The Art of Elysium, or TAOE, has joined forces with James Franco and Vince Jolivette of Bandini Studios to form a streaming entertainment network called Elysium Bandini Studios, that will use the profits from its content, created by actors and artists who are patrons of the Los Angeles-based charity, to service more ill and elderly people in need.
“It’s sort of like a Netflix for charity,” said TAOE founder Jennifer Howell, who began the charity 20 years ago in Los Angeles to bring arts programs to kids in hospitals with serious illnesses. Howell had created a grant called the Tonne Award, named for a late patient, that endowed an emerging filmmaker each year.
With Franco and Jolivette, she created a distribution model for more of this type of content on the digital platform, which goes live on Sunday and will add 30 hours of content each month under a different theme. Artist Shepherd Fairey serves as creative director.
The inaugural program includes videos inspired by the 10th TAOE Heaven gala honoring Stevie Wonder. Seven directors reinterpreted his classic hit “Signed, Sealed and Delivered” to show what their version of heaven is — Zoe Saldana’s is titled “Family,” John Legend’s is “Creation” and Stephen Webster and John Cho chose “Collaboration.” In addition, there are shorts by Matt Bomer, Rufus Wainwright and Miranda Cosgrove.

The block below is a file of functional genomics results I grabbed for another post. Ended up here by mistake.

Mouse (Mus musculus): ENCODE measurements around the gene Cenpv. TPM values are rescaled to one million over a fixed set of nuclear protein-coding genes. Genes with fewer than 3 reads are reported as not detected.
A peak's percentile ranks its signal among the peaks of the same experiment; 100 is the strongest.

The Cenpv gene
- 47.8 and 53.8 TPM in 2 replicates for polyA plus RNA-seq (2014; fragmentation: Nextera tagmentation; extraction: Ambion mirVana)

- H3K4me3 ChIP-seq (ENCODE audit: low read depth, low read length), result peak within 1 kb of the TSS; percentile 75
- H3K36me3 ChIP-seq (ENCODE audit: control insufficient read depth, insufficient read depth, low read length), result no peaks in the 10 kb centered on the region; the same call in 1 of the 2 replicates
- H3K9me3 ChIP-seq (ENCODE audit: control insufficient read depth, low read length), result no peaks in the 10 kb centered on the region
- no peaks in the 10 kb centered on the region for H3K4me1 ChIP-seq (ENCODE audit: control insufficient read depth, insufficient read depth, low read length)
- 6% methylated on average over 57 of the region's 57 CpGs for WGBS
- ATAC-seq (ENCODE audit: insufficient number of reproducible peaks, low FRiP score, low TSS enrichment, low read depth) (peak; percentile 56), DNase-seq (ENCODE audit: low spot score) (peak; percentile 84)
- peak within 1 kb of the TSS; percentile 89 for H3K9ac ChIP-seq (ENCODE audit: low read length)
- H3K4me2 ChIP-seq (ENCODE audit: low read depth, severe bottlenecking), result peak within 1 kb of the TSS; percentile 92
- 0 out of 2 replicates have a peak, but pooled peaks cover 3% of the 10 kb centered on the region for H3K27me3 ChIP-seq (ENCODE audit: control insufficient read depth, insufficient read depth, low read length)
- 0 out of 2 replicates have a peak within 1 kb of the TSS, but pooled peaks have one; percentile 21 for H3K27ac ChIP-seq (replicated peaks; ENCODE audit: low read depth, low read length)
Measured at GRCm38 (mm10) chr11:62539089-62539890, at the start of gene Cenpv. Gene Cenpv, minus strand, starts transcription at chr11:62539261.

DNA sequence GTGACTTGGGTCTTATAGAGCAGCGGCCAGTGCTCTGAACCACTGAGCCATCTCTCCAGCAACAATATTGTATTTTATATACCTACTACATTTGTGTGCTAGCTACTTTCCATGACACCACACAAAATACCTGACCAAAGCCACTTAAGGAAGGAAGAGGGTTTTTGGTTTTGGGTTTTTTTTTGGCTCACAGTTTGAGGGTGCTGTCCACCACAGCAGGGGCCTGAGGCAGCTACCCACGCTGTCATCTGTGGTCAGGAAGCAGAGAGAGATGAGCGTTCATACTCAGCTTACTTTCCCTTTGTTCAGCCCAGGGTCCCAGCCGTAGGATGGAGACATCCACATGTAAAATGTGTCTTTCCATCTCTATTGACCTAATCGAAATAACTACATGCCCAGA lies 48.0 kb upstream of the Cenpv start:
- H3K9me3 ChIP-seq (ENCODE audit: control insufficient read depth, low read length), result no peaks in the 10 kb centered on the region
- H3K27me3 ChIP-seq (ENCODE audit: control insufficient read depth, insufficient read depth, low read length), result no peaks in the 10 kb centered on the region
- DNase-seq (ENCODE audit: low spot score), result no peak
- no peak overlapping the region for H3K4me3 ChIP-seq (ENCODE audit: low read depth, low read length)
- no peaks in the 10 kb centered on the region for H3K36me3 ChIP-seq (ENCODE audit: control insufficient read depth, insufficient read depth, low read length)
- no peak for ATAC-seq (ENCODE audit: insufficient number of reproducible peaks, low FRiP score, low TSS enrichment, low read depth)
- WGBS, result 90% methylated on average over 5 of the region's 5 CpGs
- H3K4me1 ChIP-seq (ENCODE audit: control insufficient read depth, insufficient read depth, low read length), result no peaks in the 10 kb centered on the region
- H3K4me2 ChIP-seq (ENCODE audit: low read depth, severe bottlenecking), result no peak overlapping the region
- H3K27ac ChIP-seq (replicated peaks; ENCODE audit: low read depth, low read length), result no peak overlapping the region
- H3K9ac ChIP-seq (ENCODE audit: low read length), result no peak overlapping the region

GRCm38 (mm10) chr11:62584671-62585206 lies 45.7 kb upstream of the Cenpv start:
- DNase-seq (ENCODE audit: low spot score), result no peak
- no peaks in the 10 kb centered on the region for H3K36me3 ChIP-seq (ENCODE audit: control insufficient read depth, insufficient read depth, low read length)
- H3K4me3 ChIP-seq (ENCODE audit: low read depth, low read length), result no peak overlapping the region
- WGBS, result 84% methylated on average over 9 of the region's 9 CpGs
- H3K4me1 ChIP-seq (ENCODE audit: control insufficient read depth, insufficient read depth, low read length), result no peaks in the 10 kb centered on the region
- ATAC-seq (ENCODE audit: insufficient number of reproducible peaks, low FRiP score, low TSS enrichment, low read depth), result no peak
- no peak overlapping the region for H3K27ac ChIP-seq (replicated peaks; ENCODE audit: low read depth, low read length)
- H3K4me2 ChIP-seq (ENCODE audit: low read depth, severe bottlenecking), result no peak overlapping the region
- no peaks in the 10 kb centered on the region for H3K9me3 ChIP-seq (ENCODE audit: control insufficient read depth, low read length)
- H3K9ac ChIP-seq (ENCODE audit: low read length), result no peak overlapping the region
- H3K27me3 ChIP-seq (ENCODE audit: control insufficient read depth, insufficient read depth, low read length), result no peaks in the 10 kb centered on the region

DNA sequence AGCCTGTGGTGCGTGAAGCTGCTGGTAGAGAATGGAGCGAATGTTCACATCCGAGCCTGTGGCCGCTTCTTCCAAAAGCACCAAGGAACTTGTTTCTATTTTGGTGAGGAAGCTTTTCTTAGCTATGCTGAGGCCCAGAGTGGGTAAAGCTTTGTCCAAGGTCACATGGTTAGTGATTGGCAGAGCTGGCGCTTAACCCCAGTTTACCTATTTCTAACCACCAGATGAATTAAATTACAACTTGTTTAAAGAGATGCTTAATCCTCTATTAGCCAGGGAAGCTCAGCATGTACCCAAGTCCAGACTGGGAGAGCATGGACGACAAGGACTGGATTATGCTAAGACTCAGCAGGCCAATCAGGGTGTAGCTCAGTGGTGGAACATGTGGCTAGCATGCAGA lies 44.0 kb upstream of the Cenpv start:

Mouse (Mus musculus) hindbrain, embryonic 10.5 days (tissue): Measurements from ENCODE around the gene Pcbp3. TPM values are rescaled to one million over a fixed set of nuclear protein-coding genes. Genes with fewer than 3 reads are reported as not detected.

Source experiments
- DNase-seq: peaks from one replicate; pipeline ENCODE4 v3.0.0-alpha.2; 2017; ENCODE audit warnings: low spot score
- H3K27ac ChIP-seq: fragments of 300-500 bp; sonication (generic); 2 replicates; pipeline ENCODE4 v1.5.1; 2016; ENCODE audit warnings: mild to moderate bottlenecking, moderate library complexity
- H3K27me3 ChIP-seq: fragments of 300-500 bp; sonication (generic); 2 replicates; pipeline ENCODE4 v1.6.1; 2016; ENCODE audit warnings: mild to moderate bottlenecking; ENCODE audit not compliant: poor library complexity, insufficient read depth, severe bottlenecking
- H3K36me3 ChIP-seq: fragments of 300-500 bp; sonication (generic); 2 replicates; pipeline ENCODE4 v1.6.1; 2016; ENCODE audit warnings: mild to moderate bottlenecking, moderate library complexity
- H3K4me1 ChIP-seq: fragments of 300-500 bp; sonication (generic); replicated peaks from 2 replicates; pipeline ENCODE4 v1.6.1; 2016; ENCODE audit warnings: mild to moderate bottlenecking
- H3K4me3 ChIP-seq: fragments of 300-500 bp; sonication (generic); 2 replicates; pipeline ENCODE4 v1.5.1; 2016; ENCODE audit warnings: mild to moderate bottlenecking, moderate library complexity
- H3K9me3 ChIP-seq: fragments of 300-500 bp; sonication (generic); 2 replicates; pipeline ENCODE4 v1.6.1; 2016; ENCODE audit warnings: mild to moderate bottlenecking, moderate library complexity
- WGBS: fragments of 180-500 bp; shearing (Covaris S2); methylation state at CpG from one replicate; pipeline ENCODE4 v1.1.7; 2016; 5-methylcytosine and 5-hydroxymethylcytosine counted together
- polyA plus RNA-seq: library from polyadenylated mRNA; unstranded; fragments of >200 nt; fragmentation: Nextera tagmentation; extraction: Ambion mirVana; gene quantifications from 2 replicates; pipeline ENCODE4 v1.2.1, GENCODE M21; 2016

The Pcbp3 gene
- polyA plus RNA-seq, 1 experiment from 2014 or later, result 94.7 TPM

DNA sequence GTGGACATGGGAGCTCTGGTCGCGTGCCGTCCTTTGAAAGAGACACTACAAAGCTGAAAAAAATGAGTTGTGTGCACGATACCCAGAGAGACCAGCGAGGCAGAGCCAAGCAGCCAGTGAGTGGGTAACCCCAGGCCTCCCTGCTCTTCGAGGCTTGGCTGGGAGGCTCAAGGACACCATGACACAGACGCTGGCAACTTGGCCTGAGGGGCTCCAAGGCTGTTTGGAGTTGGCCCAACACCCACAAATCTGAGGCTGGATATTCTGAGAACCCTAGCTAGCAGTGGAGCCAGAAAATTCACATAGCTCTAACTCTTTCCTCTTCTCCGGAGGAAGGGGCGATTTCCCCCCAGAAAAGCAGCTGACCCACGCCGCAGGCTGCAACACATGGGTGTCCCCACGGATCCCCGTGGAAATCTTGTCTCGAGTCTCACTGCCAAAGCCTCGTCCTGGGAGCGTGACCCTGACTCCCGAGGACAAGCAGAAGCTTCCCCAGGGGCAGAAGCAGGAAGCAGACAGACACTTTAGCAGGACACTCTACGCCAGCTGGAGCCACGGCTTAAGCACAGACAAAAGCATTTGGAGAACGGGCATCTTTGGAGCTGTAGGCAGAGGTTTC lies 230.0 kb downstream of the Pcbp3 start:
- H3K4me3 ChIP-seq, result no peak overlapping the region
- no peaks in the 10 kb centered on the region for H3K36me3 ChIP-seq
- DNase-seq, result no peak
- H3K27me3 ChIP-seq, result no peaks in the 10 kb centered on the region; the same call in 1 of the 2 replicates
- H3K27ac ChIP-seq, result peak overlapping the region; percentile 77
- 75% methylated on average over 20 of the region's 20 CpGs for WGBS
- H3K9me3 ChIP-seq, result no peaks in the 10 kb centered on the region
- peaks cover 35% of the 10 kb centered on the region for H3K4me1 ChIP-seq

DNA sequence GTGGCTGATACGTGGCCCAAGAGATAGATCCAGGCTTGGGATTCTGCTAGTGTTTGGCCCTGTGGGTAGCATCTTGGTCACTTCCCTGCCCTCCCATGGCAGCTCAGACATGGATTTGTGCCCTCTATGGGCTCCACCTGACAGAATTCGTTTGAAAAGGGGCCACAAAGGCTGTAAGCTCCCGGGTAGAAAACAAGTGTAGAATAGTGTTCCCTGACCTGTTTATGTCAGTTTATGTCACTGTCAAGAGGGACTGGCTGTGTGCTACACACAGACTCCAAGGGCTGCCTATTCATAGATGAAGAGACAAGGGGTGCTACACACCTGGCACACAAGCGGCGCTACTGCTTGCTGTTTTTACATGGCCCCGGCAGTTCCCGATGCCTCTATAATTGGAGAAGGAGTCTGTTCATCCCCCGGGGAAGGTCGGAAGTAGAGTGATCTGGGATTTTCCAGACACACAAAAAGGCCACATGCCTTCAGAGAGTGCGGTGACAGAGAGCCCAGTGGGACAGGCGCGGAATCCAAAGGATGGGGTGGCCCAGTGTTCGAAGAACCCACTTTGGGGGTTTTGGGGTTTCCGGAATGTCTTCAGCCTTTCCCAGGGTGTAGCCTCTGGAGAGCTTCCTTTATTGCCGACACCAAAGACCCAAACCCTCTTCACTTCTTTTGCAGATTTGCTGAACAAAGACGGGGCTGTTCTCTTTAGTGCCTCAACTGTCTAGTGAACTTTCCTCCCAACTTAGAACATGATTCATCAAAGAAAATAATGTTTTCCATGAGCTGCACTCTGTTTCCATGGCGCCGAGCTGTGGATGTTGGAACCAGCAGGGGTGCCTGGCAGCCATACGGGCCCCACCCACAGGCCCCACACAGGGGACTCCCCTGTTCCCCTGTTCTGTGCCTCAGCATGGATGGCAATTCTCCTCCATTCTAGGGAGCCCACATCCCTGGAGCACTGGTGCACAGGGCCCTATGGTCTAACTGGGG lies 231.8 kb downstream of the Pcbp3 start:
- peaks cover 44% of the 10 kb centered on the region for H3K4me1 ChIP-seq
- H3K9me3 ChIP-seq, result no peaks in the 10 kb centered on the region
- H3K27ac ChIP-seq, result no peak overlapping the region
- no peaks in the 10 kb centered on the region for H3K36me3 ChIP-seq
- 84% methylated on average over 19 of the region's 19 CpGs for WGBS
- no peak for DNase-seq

“The goal is to build an endowment for community service programs across the country for elder care, special needs schools and homeless shelters. The big goal is to be able to bring art programs back to public schools,” said Howell. EBS will also partner with academic institutions to create student projects.
In addition, EBS has been filming the programming that takes place in TAOE’s art salons, ranging from art exhibits to conversations with writers, directors, musicians and designers. “Artists can change the consciousness of the world; they are our microphones and our angels. Without their talent, we’d have nothing to share,” said Howell.